[Before I begin, I feel obliged to note that I've just published a few posts that were sitting, unpublished but 99% finished, in my Blogspot queue. These are all post-dated, so I'm going to link them here in case anyone feels the need to have read each and every one of my beautiful pieces of prose:
31 July 2010
- On Bullying
And now, back to our regularly scheduled post.]
Work has been insanely busy as of late. I'm currently working as an office manager in an apartment complex near NC State, which means that the summer is on the whole the busiest time of year: students move out, students look for new housing, students move in. Unfortunately for us, each week has been busier than the one proceeding it, and will continue to do so until school starts on 18 August. That disclaimer being noted, things definitely hit a new high yesterday. Over 60 apartments were scheduled to be moved into either the 30th (Friday), the 31st (Saturday), or the 1st of August (Sunday); as the office is not open on weekends, I and my two fellows had to get leases signed, keys cut and allotted, and parking passes assigned to all of those people. Though we did manage to survive, we're not out of the clear yet: an insane number of people will be moving out over the weekend, as it is the 31st, so we can count on having a lot of paperwork to process on Monday as well.
All of this stress and hard work has been altering my personal life, as my post-work life seems to have been taken over by the strains. A lot of this is because I am, on the whole, of worrying stock - it's hard for me to let go of the things I have to do just because the office door is locked behind me. Another aspect of it is that I fall on the introverted side of the personality scale: I need time alone to recharge and, with a strong and consistent strain, the time necessary to reset my personality grows exponentially. Add to that a heavy dose of personal pride in the work I produce, and thereby a need for it to be right, and you have a pretty strong concoction of Leslie-Going-Crazy.
That being said, Stephen pointed out something that I find intriguing, even though I don't necessarily agree with it. An employer, he said, would naturally value any employee who put a lot of personal pride and effort in to their work, as it would ensure not only quality work but an employee who would diligently work long hours providing it was for the good of the work produced. However, when it comes to the employee, it is not necessarily a good trait: for me, someone who does not plan to make a career of this job/in this field, it seems that I'm putting myself through an unhealthy amount of strain and punishment for the same rewards I would receive were I not so stressed and caught up in my work.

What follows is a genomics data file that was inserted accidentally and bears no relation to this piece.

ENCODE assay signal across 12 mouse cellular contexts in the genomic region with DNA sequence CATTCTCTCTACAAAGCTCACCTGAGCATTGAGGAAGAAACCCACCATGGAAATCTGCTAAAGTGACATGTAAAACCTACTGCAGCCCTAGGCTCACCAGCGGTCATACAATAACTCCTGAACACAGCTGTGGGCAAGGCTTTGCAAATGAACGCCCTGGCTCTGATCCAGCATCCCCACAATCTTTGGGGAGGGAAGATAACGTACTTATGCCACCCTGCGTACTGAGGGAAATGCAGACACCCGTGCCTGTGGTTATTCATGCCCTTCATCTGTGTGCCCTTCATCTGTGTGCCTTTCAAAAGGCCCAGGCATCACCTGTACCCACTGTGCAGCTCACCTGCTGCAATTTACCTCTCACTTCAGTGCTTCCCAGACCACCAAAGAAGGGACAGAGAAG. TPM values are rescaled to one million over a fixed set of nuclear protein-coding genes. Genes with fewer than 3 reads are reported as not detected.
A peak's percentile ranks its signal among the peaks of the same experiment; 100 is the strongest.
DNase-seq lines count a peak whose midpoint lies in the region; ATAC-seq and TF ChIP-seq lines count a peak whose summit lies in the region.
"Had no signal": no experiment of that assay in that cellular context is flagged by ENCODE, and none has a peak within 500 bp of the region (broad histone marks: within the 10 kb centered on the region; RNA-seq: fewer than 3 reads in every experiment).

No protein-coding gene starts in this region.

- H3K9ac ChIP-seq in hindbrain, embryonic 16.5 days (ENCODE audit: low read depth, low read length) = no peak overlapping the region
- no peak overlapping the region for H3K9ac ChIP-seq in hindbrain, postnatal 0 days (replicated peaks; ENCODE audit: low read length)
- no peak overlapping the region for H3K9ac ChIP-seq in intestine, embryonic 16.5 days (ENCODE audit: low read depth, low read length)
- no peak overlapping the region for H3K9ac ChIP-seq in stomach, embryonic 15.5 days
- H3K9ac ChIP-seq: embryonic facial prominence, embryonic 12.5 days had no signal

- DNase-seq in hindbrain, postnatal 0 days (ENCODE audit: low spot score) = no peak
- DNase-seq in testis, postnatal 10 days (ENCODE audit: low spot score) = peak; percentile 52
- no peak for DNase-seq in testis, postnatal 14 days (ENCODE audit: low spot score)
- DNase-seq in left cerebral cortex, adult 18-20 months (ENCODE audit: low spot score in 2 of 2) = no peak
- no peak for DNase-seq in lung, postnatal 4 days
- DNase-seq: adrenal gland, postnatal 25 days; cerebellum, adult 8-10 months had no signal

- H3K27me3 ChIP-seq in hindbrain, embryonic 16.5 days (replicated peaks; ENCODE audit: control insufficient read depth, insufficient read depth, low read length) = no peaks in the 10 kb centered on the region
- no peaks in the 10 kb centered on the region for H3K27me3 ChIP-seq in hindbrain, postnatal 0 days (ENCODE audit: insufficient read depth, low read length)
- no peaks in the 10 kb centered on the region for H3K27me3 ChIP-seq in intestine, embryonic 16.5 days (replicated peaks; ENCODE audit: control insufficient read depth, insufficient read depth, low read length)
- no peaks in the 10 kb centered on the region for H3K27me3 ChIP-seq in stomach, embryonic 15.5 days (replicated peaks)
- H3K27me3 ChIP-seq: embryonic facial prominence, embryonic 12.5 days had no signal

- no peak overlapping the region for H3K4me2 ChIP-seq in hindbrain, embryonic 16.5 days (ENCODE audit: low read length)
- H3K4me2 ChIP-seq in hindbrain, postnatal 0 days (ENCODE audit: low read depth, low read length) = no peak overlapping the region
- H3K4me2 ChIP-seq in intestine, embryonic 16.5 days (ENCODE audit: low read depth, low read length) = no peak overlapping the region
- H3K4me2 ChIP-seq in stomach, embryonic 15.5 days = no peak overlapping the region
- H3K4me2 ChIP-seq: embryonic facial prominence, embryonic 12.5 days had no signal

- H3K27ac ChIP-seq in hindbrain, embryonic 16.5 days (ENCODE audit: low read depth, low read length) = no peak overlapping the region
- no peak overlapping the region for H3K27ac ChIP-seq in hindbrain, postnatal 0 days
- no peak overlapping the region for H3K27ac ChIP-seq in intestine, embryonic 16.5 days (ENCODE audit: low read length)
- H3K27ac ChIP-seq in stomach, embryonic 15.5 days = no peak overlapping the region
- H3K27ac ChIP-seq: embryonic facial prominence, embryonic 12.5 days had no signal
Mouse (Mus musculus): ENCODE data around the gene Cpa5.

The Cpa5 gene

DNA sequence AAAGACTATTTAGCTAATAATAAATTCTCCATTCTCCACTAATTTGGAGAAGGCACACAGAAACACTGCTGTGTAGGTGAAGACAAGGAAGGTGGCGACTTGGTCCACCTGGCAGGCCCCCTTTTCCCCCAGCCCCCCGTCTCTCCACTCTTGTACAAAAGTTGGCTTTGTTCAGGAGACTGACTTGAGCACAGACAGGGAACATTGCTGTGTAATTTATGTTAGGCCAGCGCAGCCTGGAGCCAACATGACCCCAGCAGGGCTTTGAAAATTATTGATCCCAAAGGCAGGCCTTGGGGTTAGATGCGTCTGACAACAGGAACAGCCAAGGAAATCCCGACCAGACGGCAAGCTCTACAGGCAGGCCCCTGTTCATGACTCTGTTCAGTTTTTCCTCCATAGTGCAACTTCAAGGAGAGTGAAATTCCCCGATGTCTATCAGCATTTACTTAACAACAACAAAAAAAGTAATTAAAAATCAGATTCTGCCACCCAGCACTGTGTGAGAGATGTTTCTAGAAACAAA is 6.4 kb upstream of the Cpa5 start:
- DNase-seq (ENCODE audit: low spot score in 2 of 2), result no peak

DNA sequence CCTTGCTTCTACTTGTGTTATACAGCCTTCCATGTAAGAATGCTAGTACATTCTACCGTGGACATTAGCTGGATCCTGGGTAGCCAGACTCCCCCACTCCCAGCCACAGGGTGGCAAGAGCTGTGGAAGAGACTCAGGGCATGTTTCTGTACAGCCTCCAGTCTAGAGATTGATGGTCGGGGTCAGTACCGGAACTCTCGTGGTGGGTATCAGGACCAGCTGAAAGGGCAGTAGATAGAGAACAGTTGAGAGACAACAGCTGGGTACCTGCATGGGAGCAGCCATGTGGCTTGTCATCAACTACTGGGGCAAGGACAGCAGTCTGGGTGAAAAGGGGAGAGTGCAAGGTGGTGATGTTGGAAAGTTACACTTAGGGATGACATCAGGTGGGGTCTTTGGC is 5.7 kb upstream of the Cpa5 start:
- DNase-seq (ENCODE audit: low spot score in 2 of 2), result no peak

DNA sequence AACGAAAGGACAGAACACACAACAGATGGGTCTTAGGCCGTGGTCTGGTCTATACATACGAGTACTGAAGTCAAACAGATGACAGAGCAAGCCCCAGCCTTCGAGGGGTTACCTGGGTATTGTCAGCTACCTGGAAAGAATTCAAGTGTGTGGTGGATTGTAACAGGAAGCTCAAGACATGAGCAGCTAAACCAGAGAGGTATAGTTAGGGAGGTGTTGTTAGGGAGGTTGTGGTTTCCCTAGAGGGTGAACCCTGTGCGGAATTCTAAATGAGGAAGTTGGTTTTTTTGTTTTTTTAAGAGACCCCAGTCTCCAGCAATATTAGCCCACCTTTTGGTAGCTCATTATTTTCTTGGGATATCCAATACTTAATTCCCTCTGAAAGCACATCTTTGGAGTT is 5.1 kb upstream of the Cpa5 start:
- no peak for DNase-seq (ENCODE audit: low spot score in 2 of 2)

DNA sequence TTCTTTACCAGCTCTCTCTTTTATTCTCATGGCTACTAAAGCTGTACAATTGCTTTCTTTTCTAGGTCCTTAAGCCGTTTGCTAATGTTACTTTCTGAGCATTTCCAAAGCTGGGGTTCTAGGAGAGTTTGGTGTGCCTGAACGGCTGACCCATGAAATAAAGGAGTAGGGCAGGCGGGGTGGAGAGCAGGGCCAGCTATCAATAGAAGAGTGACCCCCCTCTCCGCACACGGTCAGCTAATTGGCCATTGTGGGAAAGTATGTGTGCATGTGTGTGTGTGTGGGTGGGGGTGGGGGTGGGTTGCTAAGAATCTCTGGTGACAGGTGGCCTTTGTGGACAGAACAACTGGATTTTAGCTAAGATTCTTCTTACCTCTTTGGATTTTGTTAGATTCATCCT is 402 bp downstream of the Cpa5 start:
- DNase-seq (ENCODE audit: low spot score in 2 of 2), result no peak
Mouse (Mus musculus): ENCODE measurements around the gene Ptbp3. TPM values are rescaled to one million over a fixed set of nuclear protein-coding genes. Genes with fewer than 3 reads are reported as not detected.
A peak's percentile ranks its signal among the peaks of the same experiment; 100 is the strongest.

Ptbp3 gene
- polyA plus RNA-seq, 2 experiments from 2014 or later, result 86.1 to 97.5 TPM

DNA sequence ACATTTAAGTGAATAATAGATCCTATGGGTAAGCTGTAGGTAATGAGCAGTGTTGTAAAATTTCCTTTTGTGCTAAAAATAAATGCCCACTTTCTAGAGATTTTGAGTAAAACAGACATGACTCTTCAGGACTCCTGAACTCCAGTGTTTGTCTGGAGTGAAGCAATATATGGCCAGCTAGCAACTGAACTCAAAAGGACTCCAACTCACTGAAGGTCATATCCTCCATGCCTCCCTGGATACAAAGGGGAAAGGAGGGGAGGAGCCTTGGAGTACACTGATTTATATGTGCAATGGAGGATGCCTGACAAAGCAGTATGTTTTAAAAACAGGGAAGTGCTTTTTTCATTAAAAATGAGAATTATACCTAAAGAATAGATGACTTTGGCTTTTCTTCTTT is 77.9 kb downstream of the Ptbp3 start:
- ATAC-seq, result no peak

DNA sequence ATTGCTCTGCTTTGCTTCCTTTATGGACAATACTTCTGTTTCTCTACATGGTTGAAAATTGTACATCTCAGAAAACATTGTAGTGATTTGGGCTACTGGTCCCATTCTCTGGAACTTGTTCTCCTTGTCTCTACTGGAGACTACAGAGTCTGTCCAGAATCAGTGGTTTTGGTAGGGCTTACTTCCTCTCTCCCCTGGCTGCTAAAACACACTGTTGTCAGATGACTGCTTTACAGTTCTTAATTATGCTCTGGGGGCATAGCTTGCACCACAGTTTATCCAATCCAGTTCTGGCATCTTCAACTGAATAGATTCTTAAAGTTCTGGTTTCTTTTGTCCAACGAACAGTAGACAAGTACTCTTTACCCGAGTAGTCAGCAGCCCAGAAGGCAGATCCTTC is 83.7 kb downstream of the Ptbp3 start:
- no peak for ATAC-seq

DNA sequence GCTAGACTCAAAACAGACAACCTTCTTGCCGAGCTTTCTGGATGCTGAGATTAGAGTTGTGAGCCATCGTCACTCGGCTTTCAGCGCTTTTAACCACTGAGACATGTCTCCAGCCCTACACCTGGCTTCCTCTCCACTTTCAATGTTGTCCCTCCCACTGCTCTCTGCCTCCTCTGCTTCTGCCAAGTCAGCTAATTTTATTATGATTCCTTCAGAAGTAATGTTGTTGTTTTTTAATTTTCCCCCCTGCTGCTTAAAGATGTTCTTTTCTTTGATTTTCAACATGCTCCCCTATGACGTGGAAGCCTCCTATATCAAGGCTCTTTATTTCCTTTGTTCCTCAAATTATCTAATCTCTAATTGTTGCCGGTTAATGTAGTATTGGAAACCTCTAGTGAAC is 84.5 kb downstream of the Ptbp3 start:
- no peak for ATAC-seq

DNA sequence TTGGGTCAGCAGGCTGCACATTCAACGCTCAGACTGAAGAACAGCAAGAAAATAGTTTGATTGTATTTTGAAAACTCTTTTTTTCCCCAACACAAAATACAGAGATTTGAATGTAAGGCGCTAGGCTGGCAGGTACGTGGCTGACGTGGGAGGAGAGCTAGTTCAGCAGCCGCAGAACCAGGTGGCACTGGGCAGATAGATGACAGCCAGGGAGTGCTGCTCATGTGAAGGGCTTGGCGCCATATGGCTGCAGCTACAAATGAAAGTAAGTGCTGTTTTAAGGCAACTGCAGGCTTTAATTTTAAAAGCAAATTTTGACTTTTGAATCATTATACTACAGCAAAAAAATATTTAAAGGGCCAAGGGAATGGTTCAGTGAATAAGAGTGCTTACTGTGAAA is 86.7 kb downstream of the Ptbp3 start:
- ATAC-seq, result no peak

While I understand the point he makes, it still seems to me that I am reaping benefits above and beyond what I would were I not so concerned. Practice makes perfect: will I be able to put in effort when it was important if I did not practice such behavior now? There's also the matter of references: what if a glowing recommendation from my current employer gets me that career-worthy job? Nevertheless, I don't like that I have been for several weeks now too stressed to socialize well. The past three or four days were particularly bad; I created a deeply rutted path from work to my apartment because I declined invitations to deviate from that route - I went to work, came home, spent a few hours gathering myself before passing out at 10:30, and then went to work again the next day and repeated the cycle once more. Though I can tell myself that this is just a bad stretch, that after school starts it won't be like this in the office again until next summer, I cannot fully disregard the point that Stephen makes.
So, dear readers, what are your thoughts? Where should one's priorities lie?